canary

Registered User
Feb 25, 2014
18,148
0
South coast
I joined this forum when I suddenly realised that my mum had dementia and read just about all the threads (even the long ones) to get an idea of what might happen. Mum didnt have all the problems that I read about - she never became bedbound, lost her speech, needed sectioning or several other things that I read about, but I found it comforting and then when she started displaying a particular symptom I found myself going - aha! Shes reached this stage now!

The Alzheimers Society also has a range of factsheets and publications which you might find helpful.
 

MartinWL

Registered User
Jun 12, 2020
1,962
0
65
London
My father is very similar to yours @Sasperilla and there really isn't much choice but to wait and see. A range of problems, symptoms, behaviours etc is possible but they may not happen. I can see that my father is getting slowly worse, more confused, but so far no really difficult behaviour. The uncertainty is hard to deal with I know. I suggest keeping an eye on things as best you can, be a detective and notice clues, and just be prepared to take things as they come.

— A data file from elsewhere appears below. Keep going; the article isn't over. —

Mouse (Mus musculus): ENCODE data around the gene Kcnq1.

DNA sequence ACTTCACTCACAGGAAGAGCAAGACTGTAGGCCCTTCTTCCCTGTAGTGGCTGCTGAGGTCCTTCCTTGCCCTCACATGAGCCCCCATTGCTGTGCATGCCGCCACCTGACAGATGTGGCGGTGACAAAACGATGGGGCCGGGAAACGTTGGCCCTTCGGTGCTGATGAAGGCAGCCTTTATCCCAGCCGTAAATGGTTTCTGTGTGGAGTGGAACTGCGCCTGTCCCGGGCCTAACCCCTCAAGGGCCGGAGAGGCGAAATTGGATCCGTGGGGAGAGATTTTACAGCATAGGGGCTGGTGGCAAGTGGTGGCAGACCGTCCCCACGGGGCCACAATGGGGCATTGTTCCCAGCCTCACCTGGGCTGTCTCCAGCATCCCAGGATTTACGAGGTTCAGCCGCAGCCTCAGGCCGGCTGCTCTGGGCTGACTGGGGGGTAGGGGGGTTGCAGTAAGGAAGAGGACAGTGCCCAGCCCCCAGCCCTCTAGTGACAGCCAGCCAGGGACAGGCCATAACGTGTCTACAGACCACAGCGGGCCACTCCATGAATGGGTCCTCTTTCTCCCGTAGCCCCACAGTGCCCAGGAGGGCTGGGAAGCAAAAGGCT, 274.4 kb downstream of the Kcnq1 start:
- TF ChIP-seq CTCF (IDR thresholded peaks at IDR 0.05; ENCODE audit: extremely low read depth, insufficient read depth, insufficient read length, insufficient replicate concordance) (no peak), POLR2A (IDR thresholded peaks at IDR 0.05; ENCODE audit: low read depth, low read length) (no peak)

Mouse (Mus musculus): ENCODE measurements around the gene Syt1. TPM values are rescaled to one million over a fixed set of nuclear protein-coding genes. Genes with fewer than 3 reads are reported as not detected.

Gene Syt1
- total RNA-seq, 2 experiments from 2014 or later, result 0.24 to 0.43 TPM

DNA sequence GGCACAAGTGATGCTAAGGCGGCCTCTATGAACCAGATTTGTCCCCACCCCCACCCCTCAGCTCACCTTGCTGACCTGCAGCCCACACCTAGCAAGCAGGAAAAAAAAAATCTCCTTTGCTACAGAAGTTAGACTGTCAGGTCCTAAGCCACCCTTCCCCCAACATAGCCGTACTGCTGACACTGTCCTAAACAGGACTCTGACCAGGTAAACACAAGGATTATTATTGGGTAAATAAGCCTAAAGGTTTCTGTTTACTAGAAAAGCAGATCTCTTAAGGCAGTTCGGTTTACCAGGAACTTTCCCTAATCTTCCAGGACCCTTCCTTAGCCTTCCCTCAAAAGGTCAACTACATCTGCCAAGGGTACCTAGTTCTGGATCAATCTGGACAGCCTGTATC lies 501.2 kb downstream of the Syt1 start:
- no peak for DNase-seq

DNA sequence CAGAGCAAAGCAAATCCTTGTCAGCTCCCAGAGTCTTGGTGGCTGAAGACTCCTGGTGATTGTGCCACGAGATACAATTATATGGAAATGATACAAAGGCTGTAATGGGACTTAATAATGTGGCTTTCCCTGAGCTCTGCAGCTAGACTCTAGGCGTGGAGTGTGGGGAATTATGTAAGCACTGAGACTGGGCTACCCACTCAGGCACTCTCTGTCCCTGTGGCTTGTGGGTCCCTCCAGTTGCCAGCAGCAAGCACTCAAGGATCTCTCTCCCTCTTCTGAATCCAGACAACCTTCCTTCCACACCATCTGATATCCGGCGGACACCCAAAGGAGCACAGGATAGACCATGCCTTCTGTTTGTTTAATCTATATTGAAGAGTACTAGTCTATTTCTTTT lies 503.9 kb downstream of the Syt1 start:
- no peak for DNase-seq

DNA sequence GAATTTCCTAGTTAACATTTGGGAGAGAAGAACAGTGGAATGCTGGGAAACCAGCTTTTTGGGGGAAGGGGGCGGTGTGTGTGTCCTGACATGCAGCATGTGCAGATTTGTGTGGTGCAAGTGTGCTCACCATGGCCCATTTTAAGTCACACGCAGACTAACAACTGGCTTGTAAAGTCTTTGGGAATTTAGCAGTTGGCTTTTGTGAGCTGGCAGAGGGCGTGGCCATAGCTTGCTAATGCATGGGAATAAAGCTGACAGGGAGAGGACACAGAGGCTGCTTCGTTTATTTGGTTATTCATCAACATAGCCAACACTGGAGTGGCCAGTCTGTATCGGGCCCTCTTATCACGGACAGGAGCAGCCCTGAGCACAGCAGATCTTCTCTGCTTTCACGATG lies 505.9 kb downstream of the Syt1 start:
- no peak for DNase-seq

Duggies-girl

Registered User
Sep 6, 2017
3,227
0
Hi @Sasperilla I am afraid that there is no helpful timeline with dementia, it's just a matter of dealing with the ups and downs as they come. My dad was diagnosed at 87 although I had known for 5 or 6 years that he had alzhiemers.

My dad was then diagnosed with cancer and given a very poor prognosis because of his age, frail state of health and the dementia. I of course did my very best to make sure that his remaining months would be happy months. Well he turned out to be a perfect model for palliative care for the elderly (his consultants words) and lasted another two years so there is no set time for a cancer prognosis. During this time he also spent 3 weeks in hospital with pneumonia where they called us in one night to say goodbye but dad wasn't going anywhere. He also survived a heart attack and a stroke and numerous falls. I was amazed at the fight dad had in him.